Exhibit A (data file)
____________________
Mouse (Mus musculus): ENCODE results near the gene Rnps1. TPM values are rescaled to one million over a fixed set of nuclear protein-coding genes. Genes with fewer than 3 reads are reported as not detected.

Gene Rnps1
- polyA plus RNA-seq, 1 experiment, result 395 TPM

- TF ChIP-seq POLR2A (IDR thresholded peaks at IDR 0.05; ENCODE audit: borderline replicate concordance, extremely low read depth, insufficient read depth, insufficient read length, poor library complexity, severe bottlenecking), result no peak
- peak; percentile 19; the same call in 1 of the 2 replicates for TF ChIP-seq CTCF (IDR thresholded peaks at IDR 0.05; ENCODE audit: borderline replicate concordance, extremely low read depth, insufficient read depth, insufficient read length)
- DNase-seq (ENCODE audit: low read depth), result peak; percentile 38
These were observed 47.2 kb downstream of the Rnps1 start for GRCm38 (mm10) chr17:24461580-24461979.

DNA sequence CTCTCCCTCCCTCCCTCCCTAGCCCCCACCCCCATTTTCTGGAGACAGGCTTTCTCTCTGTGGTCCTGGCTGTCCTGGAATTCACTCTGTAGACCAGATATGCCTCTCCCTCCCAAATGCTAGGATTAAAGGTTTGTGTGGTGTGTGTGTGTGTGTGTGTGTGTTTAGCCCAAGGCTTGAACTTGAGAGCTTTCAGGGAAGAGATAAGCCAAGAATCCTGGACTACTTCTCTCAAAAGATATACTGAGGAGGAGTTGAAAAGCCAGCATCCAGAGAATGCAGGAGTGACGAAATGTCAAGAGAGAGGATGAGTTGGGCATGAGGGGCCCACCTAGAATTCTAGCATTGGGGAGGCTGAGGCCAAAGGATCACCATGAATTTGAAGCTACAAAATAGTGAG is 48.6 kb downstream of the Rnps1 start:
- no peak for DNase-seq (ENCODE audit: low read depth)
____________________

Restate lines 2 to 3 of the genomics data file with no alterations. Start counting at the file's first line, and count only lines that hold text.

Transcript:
Gene Rnps1
- polyA plus RNA-seq, 1 experiment, result 395 TPM